Thursday, April 5, 2012

Don Pasquale Seen From Onstage

Today's post is by Victor Steeb, who wears multiple hats as Seattle Opera's Production/Administration Intern, Ticket Agent, and, currently, supernumerary in Don Pasquale.

I have been interning with Seattle Opera for almost a year now. One of the duties I have had has been working with the supernumerary (super) performers of the opera. These actors are unpaid and volunteer their time to bring these magnificent performances to life. I am a trained actor and happened to mention to my boss, Seattle Opera Production Manager Paula Podemski, that I would like to try my hand at being a super. She replied that she had the perfect role for me in Seattle Opera’s Young Artist Program (YAP) of Gaetano Donizetti’s Don Pasquale.

Victor Steeb as Don Pasquale's non-singing servant, "Caesar."
Elise Bakketun, photo

I got to work with Peter Kazaras, the director, earlier this year with the other YAP program, Jules Massenet’s Werther. This past relationship made my experience of being a super all the better. Supers are often used to fill the stage with bodies during big scenes, or used to move sets and furniture. In Don Pasquale, I have gotten to do that and more. Along with my fellow supers, David Hsieh and Tyler Johnson, we make up the serving staff of the aging and befuddled Don. Since Don Pasquale is a comedic opera, plenty of humor and mayhem is in store.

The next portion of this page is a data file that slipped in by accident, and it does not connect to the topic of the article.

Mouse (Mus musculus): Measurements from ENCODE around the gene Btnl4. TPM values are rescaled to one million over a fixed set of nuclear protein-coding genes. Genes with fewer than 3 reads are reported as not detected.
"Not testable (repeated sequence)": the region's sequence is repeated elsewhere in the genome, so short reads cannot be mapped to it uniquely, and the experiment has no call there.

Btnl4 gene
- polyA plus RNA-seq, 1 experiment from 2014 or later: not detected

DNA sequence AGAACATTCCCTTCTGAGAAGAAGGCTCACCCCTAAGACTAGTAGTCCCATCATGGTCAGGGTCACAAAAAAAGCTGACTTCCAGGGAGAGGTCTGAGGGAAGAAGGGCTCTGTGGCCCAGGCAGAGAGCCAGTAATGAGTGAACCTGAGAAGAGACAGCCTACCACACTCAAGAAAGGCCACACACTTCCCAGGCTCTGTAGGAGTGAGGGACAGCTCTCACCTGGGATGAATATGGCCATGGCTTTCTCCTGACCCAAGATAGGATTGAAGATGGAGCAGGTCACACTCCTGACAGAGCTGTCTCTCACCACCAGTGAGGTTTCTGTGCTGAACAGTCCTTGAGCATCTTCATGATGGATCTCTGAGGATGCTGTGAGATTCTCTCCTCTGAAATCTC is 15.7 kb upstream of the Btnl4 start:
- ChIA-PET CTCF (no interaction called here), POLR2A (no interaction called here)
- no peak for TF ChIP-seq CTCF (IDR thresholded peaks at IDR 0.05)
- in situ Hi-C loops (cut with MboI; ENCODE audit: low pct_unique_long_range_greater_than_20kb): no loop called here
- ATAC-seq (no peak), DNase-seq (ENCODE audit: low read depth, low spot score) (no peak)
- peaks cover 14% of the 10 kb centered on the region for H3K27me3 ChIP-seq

Victor Steeb, David Hsieh, and Tyler Johnson as the servants gaze approvingly on Lindsay Russell (Norina)'s plans to clean up Don Pasquale's mansion, to the amusement of Jason Slayden (Ernesto)
Elise Bakketun, photo

The most challenging part of this show is at the end of Act II. The three supers must -- in time with the music -- clear the entire stage of ten chairs, a pedestal and a chaise lounge! All of this after sitting and nodding our heads at specific parts of the music. (This was made easier with the help of the stage manager, Yasmine Kiss, flipping on and off lights in the orchestra pit, to ensure uniform movements.) By the time we move all set dressing from the stage, we are completely out of breath. But there is no time to rest, since we have only the fifteen-minute intermission to change costumes, and have our hair and makeup reapplied.

Michael Uloth (Don Pasquale) is aghast as David Hsieh, sporting the new servants' costume in Act Three, brings home Norina's shopping
Elise Bakketun, photo

One thing I was not prepared for is the amount of transformation undergone in the makeup chair. A friend who saw the show said he had to grab his opera glasses to make sure that was really me prancing across the stage at the top of Act III.

One of the most fun aspects of being of super is the amount of freedom you have with your character. Since these are silent roles, all of the personality comes from the performer. I have made up different conversations that my character has had with his employer, Don Pasquale. On top of that, I got to give him a name…Caesar.

--Victor Steeb

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